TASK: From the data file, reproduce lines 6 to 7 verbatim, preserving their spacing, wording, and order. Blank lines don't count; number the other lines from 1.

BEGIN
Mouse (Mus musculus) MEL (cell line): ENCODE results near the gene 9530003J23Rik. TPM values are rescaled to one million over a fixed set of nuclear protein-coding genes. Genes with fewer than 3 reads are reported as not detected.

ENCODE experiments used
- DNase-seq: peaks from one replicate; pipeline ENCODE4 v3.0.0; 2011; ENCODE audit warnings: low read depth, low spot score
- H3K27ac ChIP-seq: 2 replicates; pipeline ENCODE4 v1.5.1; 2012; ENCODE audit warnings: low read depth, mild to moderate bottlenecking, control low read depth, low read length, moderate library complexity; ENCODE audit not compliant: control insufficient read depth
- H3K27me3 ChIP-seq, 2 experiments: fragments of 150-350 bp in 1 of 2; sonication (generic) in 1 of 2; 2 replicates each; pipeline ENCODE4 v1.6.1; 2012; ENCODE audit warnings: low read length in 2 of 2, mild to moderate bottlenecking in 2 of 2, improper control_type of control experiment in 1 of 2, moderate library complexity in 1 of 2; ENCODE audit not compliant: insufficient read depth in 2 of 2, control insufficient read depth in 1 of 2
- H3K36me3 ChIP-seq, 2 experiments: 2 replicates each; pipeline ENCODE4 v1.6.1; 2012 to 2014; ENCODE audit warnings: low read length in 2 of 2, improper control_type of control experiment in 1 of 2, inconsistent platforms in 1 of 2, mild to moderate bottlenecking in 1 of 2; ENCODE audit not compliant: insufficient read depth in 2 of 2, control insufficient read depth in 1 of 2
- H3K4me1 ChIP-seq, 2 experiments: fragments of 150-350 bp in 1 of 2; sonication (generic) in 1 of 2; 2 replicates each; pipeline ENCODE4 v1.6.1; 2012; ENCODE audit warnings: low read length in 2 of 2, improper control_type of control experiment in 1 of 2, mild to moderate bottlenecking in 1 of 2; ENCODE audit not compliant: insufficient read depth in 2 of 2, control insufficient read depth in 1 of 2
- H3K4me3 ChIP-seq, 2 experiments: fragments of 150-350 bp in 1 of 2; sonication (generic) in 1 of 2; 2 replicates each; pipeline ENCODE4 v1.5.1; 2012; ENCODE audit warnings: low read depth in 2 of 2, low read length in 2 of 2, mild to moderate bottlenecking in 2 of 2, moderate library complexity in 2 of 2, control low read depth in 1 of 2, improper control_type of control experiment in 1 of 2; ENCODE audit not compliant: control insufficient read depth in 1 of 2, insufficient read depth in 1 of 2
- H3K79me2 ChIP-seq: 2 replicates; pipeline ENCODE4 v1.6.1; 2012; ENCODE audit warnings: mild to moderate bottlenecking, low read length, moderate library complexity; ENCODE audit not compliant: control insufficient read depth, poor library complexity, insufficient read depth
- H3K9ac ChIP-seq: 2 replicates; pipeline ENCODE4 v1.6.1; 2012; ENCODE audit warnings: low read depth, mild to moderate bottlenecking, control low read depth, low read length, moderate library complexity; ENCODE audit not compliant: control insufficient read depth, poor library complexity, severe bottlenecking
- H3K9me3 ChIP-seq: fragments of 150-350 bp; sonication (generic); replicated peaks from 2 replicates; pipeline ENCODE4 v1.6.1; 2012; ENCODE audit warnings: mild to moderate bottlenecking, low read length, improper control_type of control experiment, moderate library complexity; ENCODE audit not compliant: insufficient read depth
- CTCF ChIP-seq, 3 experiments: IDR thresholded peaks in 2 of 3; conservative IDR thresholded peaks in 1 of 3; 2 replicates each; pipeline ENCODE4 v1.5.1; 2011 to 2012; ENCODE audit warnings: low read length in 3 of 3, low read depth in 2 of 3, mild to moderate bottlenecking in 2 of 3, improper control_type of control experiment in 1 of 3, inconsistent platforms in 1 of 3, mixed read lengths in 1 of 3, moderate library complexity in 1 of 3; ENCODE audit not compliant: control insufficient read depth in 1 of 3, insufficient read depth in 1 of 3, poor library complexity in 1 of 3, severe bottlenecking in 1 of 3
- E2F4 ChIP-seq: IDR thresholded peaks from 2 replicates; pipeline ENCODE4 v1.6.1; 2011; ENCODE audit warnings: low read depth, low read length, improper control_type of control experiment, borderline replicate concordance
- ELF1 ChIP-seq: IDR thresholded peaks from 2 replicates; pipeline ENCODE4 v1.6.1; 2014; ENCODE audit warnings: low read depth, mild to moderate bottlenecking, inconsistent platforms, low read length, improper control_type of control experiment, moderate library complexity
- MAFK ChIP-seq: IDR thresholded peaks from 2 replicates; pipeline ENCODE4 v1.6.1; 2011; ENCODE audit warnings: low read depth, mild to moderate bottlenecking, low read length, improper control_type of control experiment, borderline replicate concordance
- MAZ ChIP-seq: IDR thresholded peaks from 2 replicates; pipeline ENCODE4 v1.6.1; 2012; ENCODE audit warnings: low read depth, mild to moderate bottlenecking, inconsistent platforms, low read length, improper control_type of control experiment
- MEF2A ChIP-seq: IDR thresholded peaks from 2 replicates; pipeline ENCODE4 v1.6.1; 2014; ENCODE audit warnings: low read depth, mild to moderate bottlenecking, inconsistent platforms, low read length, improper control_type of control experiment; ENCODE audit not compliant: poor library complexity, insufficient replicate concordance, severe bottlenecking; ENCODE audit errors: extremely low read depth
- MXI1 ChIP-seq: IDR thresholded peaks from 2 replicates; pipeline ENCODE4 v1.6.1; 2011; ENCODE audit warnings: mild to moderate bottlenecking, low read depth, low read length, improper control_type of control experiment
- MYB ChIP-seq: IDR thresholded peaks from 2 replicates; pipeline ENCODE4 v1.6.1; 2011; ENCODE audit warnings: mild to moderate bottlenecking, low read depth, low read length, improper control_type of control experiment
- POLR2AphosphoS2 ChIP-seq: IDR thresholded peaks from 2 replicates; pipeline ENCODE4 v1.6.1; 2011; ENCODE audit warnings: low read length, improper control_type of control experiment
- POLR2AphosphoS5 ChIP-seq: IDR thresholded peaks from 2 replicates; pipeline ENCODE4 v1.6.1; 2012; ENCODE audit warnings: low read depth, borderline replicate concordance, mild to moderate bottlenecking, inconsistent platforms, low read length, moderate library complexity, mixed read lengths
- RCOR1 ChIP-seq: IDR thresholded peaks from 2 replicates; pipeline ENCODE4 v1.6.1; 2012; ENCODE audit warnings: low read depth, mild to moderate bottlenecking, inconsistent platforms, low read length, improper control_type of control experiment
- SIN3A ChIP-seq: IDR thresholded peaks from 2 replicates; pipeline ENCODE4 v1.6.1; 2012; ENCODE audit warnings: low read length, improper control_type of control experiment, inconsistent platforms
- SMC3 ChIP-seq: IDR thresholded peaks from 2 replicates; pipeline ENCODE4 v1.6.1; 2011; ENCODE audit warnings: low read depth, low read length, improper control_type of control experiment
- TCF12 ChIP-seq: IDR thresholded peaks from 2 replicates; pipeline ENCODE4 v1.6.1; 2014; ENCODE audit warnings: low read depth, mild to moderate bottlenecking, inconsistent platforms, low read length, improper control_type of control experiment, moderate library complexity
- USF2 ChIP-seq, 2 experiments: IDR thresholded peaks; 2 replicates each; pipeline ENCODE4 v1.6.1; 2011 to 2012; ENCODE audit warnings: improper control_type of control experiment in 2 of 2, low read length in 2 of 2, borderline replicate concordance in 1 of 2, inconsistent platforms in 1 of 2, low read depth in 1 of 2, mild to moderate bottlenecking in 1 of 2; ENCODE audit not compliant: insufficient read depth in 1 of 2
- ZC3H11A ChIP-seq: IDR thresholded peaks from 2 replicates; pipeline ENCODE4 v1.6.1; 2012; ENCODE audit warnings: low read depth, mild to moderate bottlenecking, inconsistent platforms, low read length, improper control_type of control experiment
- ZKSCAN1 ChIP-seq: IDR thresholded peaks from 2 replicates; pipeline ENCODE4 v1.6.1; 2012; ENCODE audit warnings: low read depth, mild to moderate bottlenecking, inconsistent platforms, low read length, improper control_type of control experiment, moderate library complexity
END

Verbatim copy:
- H3K36me3 ChIP-seq, 2 experiments: 2 replicates each; pipeline ENCODE4 v1.6.1; 2012 to 2014; ENCODE audit warnings: low read length in 2 of 2, improper control_type of control experiment in 1 of 2, inconsistent platforms in 1 of 2, mild to moderate bottlenecking in 1 of 2; ENCODE audit not compliant: insufficient read depth in 2 of 2, control insufficient read depth in 1 of 2
- H3K4me1 ChIP-seq, 2 experiments: fragments of 150-350 bp in 1 of 2; sonication (generic) in 1 of 2; 2 replicates each; pipeline ENCODE4 v1.6.1; 2012; ENCODE audit warnings: low read length in 2 of 2, improper control_type of control experiment in 1 of 2, mild to moderate bottlenecking in 1 of 2; ENCODE audit not compliant: insufficient read depth in 2 of 2, control insufficient read depth in 1 of 2